Return.

April 25, 2007 — 3 Comments

return

I was very excited to hear the news that the great blog Rhetorical Response has returned to the Internet and has once again begun to inspire us through her work.

So, I’m back to blogging. I’m really excited, too, because I’ve missed the joy of thinking and writing about what is beautiful and important. Rhetorical Response is going to look different this time around. I’m about to graduate high school, and I have no British literature course to guide my writing. Also, I’m juggling travel (frequent trips to Tennessee to visit my employer), impending Advanced Placement and SAT II tests, and college applications. In July, I leave home for four months to pursue an internship as Teresa Moon’s personal assistant.

Being busy, though, is what motivates me to blog again. “Skimming the surface” is all too frightening a possibility, and I think, and hope, and pray Rhetorical Response will help me evade the trap.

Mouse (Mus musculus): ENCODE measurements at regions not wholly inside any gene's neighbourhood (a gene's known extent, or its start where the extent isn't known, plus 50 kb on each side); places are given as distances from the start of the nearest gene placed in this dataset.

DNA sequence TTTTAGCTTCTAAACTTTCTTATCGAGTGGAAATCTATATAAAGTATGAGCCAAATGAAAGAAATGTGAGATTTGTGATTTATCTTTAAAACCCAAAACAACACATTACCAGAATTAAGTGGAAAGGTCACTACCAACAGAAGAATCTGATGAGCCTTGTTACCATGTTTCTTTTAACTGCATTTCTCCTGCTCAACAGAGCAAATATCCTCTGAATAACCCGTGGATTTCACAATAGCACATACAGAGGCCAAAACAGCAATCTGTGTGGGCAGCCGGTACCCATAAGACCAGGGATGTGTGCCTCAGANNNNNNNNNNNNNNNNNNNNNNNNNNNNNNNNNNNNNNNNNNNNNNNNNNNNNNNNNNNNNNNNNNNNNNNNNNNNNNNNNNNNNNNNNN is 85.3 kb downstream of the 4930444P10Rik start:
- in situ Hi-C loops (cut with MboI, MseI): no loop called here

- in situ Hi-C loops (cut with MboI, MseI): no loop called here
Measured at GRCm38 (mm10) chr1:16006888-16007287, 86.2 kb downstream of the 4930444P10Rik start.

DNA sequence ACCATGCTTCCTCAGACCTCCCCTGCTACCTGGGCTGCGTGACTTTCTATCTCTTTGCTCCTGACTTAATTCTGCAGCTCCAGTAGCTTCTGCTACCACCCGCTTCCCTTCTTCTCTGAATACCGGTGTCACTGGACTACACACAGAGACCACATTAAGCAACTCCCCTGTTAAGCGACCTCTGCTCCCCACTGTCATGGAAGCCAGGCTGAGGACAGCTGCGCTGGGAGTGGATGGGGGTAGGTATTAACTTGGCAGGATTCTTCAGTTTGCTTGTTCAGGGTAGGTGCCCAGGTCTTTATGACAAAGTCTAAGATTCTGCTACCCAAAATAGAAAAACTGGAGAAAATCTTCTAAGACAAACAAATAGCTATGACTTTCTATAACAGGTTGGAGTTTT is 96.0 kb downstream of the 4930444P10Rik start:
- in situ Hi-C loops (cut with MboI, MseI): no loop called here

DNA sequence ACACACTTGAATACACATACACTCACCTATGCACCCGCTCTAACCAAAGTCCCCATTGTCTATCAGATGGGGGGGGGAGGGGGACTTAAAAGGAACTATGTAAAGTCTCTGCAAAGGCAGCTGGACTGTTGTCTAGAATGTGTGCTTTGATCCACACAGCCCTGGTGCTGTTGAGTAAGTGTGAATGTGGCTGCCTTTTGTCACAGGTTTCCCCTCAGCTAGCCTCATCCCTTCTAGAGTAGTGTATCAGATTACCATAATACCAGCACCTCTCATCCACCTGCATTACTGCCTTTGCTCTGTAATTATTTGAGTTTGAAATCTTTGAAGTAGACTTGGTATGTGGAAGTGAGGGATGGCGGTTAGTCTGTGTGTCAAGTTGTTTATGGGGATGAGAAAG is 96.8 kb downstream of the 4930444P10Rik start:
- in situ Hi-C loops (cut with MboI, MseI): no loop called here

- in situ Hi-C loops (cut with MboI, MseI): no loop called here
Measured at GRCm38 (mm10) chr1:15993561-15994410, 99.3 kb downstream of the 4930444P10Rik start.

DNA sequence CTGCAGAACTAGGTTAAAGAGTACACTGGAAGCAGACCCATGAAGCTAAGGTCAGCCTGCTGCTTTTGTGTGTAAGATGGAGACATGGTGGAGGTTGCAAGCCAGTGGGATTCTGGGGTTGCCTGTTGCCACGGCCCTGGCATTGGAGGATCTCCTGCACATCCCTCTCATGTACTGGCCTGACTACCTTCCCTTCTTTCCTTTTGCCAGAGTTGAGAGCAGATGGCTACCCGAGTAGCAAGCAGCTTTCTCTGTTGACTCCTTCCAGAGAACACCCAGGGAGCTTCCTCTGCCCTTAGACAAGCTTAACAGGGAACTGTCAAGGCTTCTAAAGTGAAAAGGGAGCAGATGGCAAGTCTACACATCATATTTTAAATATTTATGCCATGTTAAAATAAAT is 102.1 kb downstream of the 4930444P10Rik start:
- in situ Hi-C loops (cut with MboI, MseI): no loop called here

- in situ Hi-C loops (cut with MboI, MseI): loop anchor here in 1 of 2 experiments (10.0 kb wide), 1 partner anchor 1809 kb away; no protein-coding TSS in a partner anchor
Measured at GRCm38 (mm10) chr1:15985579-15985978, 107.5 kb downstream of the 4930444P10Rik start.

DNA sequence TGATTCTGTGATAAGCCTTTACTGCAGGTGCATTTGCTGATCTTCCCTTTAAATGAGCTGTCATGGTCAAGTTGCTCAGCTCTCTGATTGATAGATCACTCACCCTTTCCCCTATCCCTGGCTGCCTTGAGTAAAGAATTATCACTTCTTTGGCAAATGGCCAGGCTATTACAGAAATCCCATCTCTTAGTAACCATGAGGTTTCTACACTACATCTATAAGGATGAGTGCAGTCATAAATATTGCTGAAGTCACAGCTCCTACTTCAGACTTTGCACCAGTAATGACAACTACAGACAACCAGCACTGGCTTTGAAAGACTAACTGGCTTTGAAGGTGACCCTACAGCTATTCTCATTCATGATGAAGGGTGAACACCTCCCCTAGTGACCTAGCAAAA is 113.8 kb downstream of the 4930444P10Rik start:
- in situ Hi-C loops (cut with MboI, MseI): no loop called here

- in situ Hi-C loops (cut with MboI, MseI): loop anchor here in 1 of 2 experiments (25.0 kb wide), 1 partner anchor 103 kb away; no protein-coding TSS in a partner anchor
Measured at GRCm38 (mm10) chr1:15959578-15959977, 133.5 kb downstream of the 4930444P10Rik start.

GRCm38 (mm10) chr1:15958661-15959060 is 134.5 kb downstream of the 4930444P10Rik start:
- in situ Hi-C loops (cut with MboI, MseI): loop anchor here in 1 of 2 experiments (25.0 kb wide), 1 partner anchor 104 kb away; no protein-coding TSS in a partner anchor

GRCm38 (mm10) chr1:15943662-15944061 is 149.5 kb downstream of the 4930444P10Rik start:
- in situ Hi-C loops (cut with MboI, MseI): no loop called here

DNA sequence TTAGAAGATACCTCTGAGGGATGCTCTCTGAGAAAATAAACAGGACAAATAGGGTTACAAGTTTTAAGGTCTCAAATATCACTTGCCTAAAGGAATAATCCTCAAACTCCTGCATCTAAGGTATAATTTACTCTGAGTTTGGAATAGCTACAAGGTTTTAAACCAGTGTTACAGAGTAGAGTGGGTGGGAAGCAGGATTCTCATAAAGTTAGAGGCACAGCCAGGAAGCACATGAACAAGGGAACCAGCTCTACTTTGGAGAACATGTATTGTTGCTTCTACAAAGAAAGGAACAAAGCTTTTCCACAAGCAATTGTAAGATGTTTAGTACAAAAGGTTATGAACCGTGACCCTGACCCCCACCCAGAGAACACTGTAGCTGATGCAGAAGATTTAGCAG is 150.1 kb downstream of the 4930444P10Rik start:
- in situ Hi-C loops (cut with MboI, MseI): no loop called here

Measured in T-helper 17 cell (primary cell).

Besides all that, God speaks to me when I write and when I read the thoughts of others. It’s so much fun to encourage and be encouraged by like minded writers and thinkers. Discussion in the blogosphere is a joy, and I can’t wait to take part in it again.

Here’s to the examined life.

I found the following thoughts from Karen very insightful and telling:

My busy schedule is making it challenging for me to find time for meditation and reflection. More and more often, I settle for merely thinking my thoughts, or for occasionally dialoguing with a friend or two, rather than analyzing and organizing my ideas into essays and blog posts. This tendency makes me nervous, for a couple of reasons.